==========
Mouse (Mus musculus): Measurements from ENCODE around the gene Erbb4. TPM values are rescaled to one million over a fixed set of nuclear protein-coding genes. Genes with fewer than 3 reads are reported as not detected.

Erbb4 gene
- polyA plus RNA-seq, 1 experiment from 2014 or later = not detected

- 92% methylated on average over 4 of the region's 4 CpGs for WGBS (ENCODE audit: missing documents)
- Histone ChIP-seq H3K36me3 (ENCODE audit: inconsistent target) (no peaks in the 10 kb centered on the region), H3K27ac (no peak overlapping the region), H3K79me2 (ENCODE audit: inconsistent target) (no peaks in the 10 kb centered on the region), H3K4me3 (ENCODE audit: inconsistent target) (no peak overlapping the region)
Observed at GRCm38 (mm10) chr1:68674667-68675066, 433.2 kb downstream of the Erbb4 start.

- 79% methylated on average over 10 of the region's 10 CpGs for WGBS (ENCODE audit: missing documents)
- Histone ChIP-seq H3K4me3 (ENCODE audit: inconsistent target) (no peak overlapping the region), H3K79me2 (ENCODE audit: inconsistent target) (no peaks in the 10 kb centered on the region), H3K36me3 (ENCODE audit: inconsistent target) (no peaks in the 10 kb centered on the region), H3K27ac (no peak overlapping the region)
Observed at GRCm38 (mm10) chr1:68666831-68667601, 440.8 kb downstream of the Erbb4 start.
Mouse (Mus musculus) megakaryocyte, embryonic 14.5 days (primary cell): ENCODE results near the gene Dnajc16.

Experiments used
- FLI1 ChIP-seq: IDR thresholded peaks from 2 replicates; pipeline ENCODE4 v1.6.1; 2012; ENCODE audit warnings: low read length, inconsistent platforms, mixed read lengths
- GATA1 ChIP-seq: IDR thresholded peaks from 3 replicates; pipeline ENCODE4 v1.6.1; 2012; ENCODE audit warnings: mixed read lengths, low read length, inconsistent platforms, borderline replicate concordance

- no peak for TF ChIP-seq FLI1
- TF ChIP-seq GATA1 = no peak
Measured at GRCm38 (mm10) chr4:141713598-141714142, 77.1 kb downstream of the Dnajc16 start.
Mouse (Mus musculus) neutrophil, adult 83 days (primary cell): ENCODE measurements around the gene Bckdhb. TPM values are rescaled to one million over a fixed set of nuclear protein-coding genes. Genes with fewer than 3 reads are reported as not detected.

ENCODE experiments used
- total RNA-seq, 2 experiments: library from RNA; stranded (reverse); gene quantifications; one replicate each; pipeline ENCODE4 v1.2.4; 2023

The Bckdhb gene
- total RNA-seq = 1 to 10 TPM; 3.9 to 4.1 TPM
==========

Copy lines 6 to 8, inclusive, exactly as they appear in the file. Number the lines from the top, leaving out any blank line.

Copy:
Observed at GRCm38 (mm10) chr1:68674667-68675066, 433.2 kb downstream of the Erbb4 start.

- 79% methylated on average over 10 of the region's 10 CpGs for WGBS (ENCODE audit: missing documents)
- Histone ChIP-seq H3K4me3 (ENCODE audit: inconsistent target) (no peak overlapping the region), H3K79me2 (ENCODE audit: inconsistent target) (no peaks in the 10 kb centered on the region), H3K36me3 (ENCODE audit: inconsistent target) (no peaks in the 10 kb centered on the region), H3K27ac (no peak overlapping the region)